And this doesn’t have to stop at the municipal level – our renewed relationship with water can start right at home. As homeowners, we can adapt our consumption rate for the better through digitalization and data, keeping an eye on our water usage and responding with ‘water-wise’ behavior, such as employing smart water meters, rainfall shutoff devices, and low-flow showers.

Striving for circularity

Beyond addressing our carbon footprint by being a water steward, tackling our vast use of resources is equally important. As manufacturers, we have all the responsibility to strive for circularity and promote reuse, repair, remanufacturing, and recycling, notably through recycling and reuse initiatives and implementing takeback programs. It is also crucial that industries ensure wastewater is effectively treated to a quality that allows feedback into our water cycles.

However, industry collaboration is vital to establish best practices and compliance toward a sustainable supply chain. Notably, as demand for rare earth metals is projected to reach 315,000 metric tons by 2030, the global Rare Earth Industry Association (REIA) launched a three-year project with the aim of using blockchain to help companies improve the transparency and sustainability of their supply chains when it comes to critical and rare earth materials.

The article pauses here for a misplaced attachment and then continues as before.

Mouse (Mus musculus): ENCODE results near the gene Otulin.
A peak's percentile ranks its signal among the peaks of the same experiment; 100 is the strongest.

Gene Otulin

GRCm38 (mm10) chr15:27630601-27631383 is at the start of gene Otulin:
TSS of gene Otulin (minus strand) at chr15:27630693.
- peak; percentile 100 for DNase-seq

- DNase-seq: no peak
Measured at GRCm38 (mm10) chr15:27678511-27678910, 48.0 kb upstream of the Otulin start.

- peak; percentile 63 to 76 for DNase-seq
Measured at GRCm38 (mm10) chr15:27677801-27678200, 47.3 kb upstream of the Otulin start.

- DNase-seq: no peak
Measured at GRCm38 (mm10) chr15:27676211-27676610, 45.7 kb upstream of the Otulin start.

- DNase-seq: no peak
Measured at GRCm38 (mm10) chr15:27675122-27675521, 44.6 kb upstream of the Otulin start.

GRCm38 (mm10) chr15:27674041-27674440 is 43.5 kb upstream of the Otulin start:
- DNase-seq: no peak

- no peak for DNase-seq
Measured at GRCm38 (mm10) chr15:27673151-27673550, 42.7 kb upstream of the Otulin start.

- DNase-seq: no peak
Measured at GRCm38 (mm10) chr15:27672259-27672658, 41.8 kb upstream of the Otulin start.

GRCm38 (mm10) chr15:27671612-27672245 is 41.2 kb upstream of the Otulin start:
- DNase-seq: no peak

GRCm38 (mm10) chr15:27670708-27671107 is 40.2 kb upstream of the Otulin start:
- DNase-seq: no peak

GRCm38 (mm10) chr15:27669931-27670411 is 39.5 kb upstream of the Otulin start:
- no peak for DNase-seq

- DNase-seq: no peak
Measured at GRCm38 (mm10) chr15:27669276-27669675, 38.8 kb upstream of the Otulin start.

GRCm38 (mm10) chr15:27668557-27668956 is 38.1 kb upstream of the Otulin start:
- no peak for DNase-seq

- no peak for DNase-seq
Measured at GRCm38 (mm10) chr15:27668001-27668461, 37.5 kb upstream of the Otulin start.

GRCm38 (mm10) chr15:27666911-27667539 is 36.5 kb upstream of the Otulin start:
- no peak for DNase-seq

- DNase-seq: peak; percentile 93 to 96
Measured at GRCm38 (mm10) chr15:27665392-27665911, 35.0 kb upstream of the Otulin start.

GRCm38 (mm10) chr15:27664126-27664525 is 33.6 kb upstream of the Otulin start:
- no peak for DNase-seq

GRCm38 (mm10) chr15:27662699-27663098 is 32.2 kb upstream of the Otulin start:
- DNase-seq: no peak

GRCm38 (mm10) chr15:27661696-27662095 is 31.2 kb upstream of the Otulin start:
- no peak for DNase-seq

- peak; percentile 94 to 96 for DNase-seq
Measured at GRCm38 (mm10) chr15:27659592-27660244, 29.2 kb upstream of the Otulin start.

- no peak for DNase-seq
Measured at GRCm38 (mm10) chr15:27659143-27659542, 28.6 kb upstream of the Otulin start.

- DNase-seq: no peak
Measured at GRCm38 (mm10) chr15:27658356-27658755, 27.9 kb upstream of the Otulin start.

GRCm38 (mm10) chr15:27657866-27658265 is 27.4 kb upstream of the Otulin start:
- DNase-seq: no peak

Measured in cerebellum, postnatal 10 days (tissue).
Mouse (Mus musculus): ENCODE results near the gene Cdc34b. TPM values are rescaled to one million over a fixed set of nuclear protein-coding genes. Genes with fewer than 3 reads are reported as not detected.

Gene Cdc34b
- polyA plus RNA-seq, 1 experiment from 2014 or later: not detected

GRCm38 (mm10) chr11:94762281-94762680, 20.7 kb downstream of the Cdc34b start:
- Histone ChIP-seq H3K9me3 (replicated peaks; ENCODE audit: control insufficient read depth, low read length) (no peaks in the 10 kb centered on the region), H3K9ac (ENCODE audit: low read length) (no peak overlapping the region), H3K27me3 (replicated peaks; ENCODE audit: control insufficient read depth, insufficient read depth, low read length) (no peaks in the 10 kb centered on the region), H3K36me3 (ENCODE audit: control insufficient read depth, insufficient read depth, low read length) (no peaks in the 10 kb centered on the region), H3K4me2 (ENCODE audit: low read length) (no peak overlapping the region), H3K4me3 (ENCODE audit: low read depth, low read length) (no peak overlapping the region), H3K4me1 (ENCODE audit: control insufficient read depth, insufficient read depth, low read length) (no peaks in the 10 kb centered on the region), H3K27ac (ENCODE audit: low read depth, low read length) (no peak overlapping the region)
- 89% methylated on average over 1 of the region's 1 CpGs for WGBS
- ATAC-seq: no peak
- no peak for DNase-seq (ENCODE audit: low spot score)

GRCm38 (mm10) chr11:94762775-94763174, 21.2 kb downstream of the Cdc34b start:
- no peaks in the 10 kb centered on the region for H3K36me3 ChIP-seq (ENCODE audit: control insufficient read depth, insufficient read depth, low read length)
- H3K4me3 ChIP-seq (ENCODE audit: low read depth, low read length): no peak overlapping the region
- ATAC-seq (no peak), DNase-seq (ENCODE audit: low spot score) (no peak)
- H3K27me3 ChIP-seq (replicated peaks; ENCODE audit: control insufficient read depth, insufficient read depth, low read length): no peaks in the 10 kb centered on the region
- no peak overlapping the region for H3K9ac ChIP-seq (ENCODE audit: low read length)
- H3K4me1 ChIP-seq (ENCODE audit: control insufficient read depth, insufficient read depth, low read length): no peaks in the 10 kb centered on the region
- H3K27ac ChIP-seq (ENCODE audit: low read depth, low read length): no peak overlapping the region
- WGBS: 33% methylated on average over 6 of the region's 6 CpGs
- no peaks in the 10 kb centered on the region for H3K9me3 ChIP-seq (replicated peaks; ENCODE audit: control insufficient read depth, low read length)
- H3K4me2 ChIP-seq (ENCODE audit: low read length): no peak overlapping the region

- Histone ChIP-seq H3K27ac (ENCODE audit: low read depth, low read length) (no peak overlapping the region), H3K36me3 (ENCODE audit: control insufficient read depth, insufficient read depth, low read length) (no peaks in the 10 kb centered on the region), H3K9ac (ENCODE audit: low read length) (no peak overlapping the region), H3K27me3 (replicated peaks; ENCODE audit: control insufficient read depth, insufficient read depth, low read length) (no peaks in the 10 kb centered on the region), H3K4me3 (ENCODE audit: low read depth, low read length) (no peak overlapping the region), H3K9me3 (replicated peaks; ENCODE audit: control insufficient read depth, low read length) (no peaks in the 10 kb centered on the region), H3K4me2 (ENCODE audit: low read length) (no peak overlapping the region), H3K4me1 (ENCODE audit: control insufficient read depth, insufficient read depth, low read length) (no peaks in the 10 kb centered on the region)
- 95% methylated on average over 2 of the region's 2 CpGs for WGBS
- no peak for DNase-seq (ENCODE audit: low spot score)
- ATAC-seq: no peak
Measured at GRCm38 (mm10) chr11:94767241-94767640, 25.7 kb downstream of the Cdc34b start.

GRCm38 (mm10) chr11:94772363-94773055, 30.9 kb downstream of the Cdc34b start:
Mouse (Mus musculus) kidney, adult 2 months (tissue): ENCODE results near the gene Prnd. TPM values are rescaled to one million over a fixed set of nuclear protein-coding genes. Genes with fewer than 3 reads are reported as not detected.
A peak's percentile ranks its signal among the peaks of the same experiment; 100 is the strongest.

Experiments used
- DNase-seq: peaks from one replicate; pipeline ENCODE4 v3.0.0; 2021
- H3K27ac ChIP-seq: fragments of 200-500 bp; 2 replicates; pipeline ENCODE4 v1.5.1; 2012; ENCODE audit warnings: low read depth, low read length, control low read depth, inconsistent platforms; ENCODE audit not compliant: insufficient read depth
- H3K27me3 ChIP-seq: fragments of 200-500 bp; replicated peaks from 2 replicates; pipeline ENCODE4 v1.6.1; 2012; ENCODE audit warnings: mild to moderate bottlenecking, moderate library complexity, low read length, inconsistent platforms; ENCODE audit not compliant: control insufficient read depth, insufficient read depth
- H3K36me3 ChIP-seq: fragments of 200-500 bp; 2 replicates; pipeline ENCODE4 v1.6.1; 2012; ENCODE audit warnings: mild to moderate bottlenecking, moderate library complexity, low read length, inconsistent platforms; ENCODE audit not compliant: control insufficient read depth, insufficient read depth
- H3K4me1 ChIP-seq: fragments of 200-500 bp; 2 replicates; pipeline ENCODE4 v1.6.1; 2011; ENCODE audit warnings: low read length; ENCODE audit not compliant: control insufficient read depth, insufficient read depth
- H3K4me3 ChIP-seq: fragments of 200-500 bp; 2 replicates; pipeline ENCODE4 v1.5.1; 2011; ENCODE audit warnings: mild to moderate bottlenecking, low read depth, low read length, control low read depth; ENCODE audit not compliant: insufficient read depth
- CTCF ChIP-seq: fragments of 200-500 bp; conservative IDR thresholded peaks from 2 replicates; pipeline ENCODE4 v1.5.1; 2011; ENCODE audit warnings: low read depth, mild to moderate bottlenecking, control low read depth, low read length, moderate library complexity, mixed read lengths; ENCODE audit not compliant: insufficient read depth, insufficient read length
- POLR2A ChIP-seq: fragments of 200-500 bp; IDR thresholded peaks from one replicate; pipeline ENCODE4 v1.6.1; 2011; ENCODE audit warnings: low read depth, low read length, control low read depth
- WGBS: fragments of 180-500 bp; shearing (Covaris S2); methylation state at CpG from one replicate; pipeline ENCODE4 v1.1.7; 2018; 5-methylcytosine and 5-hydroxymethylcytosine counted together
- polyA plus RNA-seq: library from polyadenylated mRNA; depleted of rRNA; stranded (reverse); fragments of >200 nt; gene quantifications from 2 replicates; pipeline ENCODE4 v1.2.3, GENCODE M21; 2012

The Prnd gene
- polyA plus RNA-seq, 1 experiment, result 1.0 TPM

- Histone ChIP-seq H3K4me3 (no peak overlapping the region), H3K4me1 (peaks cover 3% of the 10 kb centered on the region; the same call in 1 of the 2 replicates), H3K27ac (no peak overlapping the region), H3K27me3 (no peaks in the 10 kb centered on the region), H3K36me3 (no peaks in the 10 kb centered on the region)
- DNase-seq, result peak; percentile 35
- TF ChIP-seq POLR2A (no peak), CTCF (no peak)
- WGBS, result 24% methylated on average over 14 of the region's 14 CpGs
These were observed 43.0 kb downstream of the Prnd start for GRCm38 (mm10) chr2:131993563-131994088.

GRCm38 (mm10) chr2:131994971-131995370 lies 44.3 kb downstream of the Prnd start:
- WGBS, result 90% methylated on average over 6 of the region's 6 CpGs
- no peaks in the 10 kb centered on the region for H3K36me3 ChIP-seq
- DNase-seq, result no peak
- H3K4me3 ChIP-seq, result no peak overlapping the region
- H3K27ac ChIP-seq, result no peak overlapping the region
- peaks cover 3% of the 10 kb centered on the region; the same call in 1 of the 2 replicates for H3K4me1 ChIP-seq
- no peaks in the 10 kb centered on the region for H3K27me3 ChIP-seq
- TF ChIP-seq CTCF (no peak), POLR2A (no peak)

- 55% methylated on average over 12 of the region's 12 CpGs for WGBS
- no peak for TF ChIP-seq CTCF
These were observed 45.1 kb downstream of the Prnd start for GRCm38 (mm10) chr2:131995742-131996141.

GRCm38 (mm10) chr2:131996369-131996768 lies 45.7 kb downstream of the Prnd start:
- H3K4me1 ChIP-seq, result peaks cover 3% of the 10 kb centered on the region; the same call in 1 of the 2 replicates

By combining expertise and knowledge across industries and academia, we can accomplish much more in advancing our supply chains toward our sustainable ambitions.

Planning for the next 50 years

So, what’s to come in the next 50 years and beyond? Without major action to mitigate climate change, a third of the world’s population could live in a climate similar to the Sahara in just 50 years

Fifty years ago, the world’s first environmental movement was sparked in the form of the Stockholm Conference, and we have seen the power of what we can achieve through collective action. By working towards a common goal, we can achieve monumental change, and we have seen sustainability as a movement gain tremendous traction. However, we need to do more, and at a faster rate.

This World Environment Day, let us continue to march together, and with each conscious step towards our sustainability goals, let us remember we only have one chance, and only one Earth.

Poul Due Jensen is the CEO of Grundfos